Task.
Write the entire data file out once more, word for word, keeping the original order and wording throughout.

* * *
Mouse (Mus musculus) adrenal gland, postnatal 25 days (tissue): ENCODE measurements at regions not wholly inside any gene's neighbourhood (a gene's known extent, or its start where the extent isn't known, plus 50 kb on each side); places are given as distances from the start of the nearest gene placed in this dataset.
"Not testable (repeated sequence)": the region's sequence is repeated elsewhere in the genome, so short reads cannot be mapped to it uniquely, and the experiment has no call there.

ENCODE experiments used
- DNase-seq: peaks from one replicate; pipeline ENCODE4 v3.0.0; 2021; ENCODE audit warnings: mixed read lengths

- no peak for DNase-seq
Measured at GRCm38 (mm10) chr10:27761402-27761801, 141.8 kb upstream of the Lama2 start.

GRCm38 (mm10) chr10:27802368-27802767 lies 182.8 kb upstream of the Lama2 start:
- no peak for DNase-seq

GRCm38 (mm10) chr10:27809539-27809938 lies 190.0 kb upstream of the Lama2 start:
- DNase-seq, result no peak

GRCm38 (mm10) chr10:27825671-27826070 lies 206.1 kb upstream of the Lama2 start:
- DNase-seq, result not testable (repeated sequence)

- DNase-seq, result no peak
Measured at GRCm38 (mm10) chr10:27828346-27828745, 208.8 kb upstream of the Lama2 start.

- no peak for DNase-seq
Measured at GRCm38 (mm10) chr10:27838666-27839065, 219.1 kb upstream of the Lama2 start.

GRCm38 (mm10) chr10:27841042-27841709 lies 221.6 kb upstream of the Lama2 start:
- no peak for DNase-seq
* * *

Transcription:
Mouse (Mus musculus) adrenal gland, postnatal 25 days (tissue): ENCODE measurements at regions not wholly inside any gene's neighbourhood (a gene's known extent, or its start where the extent isn't known, plus 50 kb on each side); places are given as distances from the start of the nearest gene placed in this dataset.
"Not testable (repeated sequence)": the region's sequence is repeated elsewhere in the genome, so short reads cannot be mapped to it uniquely, and the experiment has no call there.

ENCODE experiments used
- DNase-seq: peaks from one replicate; pipeline ENCODE4 v3.0.0; 2021; ENCODE audit warnings: mixed read lengths

- no peak for DNase-seq
Measured at GRCm38 (mm10) chr10:27761402-27761801, 141.8 kb upstream of the Lama2 start.

GRCm38 (mm10) chr10:27802368-27802767 lies 182.8 kb upstream of the Lama2 start:
- no peak for DNase-seq

GRCm38 (mm10) chr10:27809539-27809938 lies 190.0 kb upstream of the Lama2 start:
- DNase-seq, result no peak

GRCm38 (mm10) chr10:27825671-27826070 lies 206.1 kb upstream of the Lama2 start:
- DNase-seq, result not testable (repeated sequence)

- DNase-seq, result no peak
Measured at GRCm38 (mm10) chr10:27828346-27828745, 208.8 kb upstream of the Lama2 start.

- no peak for DNase-seq
Measured at GRCm38 (mm10) chr10:27838666-27839065, 219.1 kb upstream of the Lama2 start.

GRCm38 (mm10) chr10:27841042-27841709 lies 221.6 kb upstream of the Lama2 start:
- no peak for DNase-seq